28522646._UY1280_SS1280_That said, it is indeed a critical history. The records of professors, schools, research organizations, and foundations in the early twentieth century United States reveal a past that bears scant resemblance to the “practitioner histories” or insider accounts of great debates invented about the discipline of international relations in the second half of the century, which are the ones most specialists tell themselves and their students until now. In fact, the more I learned and labored in the archives the more I came to see the problem as similar to the one I wrestled with in my last book, America’s Kingdom: Mythmaking on the Saudi Oil Frontier. The history that U.S. oil companies invented after World War II about their early and unshaken commitment to a “partnership in progress” with the Saudi people, at a moment when criticism of U.S. imperialism was on the rise in the Eastern Province and across the globe, is the one that books repeated uncritically for decades. The firms’ private records though revealed a dramatically different reality. I developed an account of the exploitative order in place in the oil camps, the racial science that justified it in the minds of the American engineers and managers, and the failed efforts of Arab and other workers to bring about its end. I likened what I did in that book to “reverse engineering” particular processes of mythmaking. I’ve done more or less the same thing for a sector of the U.S. academy in White World Order. Continue reading

Deciphering ‘The International’ in History and Theory

The final post in our symposium in our symposium on Alex Anievas’ Capital, the State, and War: Class Conflict and Geopolitics in Thirty Years’ Crisis, 1914-1945, in which Alex himself replies to his critics and interlocutors.


It brings me great pleasure to be invited to respond to such thoughtful and challenging critiques of my book Capital, the State, and War (CSW). On the (meta-)theoretical front, Mark Rupert and Kamran Matin question my use of uneven and combined development (UCD) as a transhistorical ‘general abstraction’ to be incorporated into a historical materialist framework. On the more historical/historiographical front, Campbell Craig challenges my interpretation of Woodrow Wilson’s foreign policies during and after the First World War, arguing that I rely too heavily on the extant historiographical literature, specifically N. Gordon Levin’s 1968 New Left ‘revisionist’ critique Woodrow Wilson and World Politics. Craig further criticizes my theoretical approach for being overly structuralist and consequently ‘devoid of agency or praexeology’, while pushing me to consider the relevance of UCD to contemporary world politics.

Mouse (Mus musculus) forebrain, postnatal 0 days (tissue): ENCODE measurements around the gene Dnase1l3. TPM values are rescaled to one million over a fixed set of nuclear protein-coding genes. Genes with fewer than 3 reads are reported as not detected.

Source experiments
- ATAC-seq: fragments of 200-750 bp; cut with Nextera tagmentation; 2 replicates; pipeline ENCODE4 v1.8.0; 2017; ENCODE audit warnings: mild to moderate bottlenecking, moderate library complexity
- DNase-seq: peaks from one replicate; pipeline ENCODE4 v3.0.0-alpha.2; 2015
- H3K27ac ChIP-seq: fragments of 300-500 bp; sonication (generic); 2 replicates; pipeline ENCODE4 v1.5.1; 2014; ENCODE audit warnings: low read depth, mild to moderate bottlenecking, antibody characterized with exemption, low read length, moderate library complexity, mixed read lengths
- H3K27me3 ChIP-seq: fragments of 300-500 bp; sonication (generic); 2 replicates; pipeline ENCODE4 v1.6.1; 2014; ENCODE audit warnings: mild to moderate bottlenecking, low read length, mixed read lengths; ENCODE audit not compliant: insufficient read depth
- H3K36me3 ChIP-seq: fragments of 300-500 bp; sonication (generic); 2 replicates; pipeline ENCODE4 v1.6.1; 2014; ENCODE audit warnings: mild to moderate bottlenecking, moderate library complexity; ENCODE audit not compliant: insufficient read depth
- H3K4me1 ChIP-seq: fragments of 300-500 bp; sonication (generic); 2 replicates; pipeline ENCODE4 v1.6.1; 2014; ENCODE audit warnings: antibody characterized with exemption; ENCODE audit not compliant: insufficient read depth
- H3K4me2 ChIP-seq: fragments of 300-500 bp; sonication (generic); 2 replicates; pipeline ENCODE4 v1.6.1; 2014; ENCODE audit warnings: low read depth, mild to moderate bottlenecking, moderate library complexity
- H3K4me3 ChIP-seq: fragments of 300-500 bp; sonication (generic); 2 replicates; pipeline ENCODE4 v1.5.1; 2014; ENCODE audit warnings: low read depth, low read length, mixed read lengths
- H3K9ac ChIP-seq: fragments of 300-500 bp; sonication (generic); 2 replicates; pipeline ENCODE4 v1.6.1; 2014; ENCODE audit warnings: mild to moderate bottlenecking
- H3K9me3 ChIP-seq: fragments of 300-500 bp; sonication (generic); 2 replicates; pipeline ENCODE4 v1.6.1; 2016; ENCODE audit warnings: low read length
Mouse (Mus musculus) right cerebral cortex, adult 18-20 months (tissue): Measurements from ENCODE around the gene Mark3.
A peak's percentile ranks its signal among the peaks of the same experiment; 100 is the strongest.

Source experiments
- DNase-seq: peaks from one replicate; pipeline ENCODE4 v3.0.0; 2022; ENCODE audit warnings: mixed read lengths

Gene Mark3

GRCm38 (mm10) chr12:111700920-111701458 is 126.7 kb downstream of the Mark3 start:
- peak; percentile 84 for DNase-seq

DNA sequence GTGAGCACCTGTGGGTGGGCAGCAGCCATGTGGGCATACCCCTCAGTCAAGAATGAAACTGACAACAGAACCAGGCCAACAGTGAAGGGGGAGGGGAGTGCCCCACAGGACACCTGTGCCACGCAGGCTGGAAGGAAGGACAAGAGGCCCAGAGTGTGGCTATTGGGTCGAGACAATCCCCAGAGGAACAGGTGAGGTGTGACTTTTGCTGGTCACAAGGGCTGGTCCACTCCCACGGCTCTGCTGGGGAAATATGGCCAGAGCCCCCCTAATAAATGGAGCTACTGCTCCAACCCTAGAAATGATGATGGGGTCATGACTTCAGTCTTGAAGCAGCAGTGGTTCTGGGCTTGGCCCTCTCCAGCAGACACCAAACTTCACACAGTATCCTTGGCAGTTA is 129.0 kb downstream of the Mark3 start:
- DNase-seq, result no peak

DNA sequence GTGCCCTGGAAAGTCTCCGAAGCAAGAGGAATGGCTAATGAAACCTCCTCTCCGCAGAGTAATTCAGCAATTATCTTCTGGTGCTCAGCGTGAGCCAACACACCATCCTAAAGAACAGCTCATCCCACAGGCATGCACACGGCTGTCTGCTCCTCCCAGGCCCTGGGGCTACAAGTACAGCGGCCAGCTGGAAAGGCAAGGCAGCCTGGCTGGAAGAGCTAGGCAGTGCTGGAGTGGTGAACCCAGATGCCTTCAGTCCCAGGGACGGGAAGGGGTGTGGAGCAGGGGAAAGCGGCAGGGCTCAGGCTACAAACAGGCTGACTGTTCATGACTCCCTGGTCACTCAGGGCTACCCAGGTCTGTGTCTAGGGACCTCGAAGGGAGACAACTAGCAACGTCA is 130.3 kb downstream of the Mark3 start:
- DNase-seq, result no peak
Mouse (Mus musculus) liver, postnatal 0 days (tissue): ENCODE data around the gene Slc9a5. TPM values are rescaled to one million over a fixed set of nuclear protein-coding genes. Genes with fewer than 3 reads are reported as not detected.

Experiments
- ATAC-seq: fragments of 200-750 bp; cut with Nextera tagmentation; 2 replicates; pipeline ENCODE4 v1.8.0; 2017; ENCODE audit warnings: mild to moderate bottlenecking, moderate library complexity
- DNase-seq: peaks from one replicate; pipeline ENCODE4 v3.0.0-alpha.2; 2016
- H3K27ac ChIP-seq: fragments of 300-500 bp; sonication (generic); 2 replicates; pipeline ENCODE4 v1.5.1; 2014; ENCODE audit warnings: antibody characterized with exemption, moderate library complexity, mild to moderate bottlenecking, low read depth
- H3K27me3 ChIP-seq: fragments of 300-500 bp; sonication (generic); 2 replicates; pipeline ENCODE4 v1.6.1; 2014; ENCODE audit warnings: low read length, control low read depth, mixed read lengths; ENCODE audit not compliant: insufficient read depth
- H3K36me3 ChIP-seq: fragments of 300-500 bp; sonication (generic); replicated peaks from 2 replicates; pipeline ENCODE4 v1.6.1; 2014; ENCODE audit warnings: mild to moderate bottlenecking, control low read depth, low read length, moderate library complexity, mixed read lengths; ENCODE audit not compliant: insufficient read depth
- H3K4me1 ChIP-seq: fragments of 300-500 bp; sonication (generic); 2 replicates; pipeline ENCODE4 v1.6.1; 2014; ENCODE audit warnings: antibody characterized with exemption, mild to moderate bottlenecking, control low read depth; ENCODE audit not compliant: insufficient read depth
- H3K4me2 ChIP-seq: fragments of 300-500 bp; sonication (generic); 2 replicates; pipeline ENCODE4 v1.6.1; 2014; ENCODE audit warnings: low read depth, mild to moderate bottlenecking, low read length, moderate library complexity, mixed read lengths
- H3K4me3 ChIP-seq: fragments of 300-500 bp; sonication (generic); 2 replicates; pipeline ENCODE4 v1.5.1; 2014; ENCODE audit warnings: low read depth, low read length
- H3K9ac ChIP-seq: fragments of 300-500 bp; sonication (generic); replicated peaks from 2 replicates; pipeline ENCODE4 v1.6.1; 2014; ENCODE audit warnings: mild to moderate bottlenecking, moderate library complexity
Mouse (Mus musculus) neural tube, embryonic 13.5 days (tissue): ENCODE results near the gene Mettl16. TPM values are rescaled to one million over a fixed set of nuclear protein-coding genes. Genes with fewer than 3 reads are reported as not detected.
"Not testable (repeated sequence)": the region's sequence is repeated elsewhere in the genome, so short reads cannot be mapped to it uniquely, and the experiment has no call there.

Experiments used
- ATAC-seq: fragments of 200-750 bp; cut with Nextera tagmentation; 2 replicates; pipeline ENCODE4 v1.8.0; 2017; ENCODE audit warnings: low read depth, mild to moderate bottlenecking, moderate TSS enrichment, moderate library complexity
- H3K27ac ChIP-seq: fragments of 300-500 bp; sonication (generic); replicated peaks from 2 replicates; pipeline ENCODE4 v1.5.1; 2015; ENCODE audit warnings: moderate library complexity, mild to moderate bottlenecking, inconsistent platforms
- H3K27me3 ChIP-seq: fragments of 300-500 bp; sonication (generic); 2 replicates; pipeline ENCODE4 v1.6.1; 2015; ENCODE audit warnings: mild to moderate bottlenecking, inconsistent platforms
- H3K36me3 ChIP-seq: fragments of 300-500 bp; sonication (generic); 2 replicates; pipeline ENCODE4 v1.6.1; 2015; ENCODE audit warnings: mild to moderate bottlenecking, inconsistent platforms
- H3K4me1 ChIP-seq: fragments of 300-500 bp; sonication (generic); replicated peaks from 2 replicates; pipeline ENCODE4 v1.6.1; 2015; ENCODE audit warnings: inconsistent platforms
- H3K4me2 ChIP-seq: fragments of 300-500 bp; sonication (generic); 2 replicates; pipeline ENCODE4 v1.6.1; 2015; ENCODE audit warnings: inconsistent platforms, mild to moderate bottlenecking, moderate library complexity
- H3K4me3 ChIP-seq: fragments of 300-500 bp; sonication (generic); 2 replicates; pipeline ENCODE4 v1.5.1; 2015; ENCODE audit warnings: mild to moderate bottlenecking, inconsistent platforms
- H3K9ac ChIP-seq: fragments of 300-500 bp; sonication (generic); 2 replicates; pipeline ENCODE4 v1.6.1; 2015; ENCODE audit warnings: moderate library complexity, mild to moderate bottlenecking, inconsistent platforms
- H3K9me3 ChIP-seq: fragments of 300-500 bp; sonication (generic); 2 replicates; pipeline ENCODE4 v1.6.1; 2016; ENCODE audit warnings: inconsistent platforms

While disagreeing with some of my interlocutors interpretations of what I was trying to do in CSW, it is a breath of fresh air that they have all offered substantive engagements with my work in ways dealing with genuine theoretical disagreements; though, as I hope to demonstrate, in the case of Matin and possibly Rupert, these theoretical disagreements may be less serious than they first appear. So I would be remiss not to express my deep gratitude to Rupert, Matin and Craig for their highly stimulating critiques. In what follows, I engage with the precise standing of UCD and ‘general abstractions’ in filling out of a distinctly historical materialist theory of ‘the international’ before turning to the more specific historical-theoretical issues raised by Craig.

I. Method, Abstraction and Historicity in Marxist Theory

While being ‘largely convinced’ by the ‘relational, historical, and dialectical conceptual apparatus’ I deploy in explaining the interstate conflicts of the Thirty Years’ Crisis of 1914-1945, Rupert remains sceptical of my conceptualization of UCD as a ‘general abstraction’. He raises the question: “In a world where a great deal of epistemological and actual violence is done by universalizing abstractions, why create another as the basis for a theory whose basic impulse is de-reification, re-contextualization, and re-historicization in the interest of opening potentially emancipatory horizons?”. As such, Rupert is ‘unpersuaded’ by my argument that UCD is best understood as a transhistorical phenomenon which can be employed as a ‘general abstraction’.